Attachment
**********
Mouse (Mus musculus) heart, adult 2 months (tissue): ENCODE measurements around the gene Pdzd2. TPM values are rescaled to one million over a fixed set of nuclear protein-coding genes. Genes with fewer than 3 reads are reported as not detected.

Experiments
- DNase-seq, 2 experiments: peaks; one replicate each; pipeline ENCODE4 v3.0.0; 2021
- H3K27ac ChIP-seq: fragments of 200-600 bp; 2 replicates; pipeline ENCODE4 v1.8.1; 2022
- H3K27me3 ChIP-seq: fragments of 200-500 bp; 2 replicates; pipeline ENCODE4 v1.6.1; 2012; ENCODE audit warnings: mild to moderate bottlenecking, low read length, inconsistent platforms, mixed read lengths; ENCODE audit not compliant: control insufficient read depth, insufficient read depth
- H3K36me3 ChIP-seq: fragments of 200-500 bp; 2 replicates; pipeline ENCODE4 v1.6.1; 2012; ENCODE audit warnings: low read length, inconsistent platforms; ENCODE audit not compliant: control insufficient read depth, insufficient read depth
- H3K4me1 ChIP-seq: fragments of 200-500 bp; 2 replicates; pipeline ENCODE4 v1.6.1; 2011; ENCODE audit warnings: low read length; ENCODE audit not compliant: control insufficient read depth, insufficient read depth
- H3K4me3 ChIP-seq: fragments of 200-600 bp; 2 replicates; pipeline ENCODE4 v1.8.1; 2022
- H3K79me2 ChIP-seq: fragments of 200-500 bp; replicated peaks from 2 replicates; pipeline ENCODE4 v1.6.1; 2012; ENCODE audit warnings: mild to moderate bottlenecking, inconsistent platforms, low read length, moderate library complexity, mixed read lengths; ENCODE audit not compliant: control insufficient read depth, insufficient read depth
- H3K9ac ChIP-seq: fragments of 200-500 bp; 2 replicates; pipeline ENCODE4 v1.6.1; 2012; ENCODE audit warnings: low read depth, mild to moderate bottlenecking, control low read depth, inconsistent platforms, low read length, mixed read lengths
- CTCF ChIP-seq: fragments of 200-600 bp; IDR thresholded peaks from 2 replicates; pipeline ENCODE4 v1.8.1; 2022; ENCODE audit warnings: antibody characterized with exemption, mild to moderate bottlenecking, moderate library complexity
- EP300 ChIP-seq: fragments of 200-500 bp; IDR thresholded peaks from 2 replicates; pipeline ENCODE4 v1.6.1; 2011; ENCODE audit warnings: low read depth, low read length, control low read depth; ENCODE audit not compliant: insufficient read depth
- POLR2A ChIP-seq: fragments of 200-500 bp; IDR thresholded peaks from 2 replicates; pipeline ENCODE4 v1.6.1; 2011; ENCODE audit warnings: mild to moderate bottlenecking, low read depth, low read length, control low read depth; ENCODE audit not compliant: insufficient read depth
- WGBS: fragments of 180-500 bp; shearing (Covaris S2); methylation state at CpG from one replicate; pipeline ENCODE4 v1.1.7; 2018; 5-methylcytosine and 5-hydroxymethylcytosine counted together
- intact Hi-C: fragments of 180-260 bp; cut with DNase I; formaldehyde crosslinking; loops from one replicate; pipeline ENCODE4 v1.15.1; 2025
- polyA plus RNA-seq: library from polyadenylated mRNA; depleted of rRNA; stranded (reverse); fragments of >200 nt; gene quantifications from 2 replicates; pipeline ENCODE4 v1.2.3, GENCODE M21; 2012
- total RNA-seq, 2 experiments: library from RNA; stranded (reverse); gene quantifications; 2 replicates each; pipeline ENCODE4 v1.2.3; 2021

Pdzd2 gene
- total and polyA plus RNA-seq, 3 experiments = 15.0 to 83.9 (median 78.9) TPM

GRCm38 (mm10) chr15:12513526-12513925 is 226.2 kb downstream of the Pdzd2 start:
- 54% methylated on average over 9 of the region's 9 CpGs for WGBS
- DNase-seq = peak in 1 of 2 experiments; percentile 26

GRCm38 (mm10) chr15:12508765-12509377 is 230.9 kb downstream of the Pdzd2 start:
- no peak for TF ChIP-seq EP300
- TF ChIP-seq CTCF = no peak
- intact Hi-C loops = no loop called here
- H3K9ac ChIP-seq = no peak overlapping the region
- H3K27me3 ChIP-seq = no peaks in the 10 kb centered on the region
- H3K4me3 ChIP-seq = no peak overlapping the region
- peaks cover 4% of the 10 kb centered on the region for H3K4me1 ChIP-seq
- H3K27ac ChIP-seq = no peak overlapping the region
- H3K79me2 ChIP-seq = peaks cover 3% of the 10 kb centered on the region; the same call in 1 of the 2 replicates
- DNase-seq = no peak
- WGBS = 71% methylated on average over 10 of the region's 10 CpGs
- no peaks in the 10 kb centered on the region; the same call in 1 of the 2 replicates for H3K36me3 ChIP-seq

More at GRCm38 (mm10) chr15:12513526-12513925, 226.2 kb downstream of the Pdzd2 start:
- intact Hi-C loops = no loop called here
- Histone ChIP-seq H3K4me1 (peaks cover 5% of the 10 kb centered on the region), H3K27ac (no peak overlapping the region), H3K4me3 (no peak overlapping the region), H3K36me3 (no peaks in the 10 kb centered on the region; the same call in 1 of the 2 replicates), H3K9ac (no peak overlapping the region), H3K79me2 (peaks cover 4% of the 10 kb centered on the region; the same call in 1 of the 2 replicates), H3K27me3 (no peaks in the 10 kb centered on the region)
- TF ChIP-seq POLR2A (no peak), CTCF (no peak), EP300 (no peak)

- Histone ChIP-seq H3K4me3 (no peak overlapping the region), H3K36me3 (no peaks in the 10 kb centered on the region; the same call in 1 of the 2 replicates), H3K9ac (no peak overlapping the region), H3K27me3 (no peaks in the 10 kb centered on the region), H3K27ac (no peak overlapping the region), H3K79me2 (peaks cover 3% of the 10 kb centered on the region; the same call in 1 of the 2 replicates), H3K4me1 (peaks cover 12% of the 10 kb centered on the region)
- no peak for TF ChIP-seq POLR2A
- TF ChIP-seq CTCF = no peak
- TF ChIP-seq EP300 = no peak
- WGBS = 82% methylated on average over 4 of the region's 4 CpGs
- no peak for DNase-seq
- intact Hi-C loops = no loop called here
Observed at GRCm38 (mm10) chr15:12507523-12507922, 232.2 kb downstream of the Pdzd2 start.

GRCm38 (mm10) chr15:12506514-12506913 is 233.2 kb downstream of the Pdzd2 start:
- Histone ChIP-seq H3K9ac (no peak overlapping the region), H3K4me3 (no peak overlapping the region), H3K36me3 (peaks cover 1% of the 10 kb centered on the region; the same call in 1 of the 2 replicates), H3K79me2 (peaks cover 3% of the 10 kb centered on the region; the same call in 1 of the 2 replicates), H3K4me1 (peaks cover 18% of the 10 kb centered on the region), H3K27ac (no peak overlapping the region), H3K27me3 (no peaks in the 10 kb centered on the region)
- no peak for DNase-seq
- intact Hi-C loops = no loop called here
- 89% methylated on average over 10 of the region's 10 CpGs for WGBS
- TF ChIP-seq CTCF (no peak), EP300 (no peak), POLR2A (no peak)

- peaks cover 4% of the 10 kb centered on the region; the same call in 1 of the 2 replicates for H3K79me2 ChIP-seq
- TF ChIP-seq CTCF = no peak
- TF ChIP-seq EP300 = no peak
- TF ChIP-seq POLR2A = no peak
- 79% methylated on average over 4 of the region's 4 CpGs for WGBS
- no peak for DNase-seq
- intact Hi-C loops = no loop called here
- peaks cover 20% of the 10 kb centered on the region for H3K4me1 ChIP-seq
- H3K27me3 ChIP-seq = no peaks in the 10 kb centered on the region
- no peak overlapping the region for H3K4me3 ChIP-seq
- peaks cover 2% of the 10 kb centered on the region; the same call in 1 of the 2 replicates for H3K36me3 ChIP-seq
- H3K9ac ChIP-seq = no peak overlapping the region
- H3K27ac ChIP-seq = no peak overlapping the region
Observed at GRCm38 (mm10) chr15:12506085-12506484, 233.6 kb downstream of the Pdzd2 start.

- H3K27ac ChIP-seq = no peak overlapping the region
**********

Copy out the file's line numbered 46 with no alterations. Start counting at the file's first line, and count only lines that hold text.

- intact Hi-C loops = no loop called here